This applies to the CTP – it might not apply to any RTM version
Have you been following the SQL Server 2016 at Microsoft.com site? I really haven’t had much time to pay attention to this recently, but this one thing in the list of benefits caught my eye.
Stretch Database technology keeps more of your customer’s historical data at your fingertips by transparently stretching your warm and cold OLTP data to Microsoft Azure in a secure manner without application change
Oh, this sounds like it could be useful for just about everyone with a reasonable transaction history to look after for whatever reason – get the data out of your main OLTP database, but still have it accessible for reports, auditing or compliance. Just about every client I’ve ever worked for could benefit from this.
And look – there’s a white paper to download!
I’m a sucker for a good whitepaper, so I downloaded and had a little read of the SQL Server 2016 Hyper-scale Cloud technical white paper, as that seemed to be the right one.
Oh, man, this is good stuff. Pages 10-12 of the white paper talk big numbers – a billion row table, 1TB table, 5TB databases, tiered storage. All good, sensible arguments for looking into data archiving. Indeed, this feels a bit magic bulletish.
With SQL Server 2016 Stretch Databases, you can stretch an on-premises table to Azure transparently for near-infinite capacity with low TCO.
The headlines are that things like backup, restore, index maintenance etc, is done only on the local database, the warm/hot data, and not on the stuff that’s been migrated up to the cloud (the cold, archived data). Massive potential speed improvements could result here for the OLTP and maintenance stuff; but anything that uses the cloud data is going to be (not surprisingly) a bit slower.
There are moderate performance reductions when accessing the cold data
The MSDN documentation for the Stretch Database makes this seem less like the magic bullet – well, once you start digging a little.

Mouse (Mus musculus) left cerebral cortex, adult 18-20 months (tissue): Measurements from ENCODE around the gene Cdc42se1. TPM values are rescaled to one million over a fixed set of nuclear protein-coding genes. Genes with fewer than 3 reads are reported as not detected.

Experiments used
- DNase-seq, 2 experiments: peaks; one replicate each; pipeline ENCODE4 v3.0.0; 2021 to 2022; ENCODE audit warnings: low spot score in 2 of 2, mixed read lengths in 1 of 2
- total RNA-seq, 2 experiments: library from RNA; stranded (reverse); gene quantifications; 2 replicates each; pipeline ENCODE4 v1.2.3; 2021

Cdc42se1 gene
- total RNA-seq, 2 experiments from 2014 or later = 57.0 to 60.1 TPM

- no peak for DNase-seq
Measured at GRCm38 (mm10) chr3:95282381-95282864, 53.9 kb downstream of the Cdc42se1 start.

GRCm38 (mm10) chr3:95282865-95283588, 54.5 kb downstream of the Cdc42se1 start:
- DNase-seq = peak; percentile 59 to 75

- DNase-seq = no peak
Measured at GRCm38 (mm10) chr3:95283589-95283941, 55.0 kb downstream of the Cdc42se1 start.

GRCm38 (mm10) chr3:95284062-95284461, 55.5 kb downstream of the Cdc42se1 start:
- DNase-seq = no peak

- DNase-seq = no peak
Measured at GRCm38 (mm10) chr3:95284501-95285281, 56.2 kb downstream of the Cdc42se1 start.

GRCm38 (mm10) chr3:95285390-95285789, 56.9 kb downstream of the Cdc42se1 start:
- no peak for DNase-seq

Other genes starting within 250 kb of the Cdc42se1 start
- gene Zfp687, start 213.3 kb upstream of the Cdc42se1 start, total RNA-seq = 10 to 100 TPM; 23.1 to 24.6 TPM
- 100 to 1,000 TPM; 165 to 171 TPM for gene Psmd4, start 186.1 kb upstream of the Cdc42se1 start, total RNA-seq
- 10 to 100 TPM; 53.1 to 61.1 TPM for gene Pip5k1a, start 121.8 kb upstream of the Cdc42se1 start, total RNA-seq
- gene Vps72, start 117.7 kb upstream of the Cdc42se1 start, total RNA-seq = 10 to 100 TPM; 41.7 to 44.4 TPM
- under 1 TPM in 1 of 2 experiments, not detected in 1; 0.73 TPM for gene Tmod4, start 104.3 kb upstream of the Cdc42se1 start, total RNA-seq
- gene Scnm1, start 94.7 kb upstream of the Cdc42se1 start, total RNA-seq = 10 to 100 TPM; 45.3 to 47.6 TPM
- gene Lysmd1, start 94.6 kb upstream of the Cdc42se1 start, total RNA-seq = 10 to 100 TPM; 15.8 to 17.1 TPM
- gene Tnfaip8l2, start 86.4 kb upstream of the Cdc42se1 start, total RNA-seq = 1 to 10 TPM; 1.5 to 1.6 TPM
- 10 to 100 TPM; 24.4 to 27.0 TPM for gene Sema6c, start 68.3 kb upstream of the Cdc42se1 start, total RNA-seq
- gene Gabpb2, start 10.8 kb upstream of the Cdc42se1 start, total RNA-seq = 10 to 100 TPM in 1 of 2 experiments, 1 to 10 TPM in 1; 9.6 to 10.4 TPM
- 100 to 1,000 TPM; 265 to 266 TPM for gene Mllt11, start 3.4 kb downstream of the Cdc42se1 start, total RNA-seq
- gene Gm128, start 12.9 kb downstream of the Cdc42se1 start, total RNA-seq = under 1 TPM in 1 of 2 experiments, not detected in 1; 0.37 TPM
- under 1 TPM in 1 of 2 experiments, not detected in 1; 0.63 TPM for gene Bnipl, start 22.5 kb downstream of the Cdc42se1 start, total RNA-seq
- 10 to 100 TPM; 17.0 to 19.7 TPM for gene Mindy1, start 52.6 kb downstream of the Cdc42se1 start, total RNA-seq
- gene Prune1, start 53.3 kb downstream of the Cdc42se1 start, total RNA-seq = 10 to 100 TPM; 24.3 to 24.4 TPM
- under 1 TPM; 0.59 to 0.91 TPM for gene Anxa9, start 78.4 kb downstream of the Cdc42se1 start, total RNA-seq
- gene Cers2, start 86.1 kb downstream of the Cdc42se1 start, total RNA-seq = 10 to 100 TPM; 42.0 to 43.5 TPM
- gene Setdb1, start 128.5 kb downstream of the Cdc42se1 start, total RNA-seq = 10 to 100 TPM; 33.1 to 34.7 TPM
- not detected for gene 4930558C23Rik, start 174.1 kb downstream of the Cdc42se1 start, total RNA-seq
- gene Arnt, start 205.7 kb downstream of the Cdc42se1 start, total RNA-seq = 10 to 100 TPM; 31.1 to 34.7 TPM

There are various limitations around this functionality. The ones that drew my eye were that you weren’t allowed to have foreign keys referencing the table that’s being stretched into the cloud. That’s probably not an issue for transaction history records.
Every time you run the wizard to enable Stretch for a database, the wizard creates a new Azure SQL Database server. By default, the number of servers that you can create per subscription is limited.
By default, the wizard creates a SQL Database server with the Standard service tier and the S3 performance level
Now, I’ve been doing some digging in this area recently, and that didn’t seem to me to be so promising. And indeed it isn’t. According to the Azure SQL Database Service Tiers and Performance Levels documentation, the S3 tier has a maximum size for the database of 250GB. (The highest level, Premium/P3, gives 500GB.) Oh, and the maximum size for a blob in storage is also 500GB.
From the white paper talking about multi-terabyte / near infinite archives to the maximum size of a Azure SQL Database being 250GB (or 500, I know…) – something seems to me to be missing, and I (as yet) can’t see what it is.
Yes, this is only a CTP of SQL Server 2016, and things might change in the Azure architecture. But that’s a big shortfall.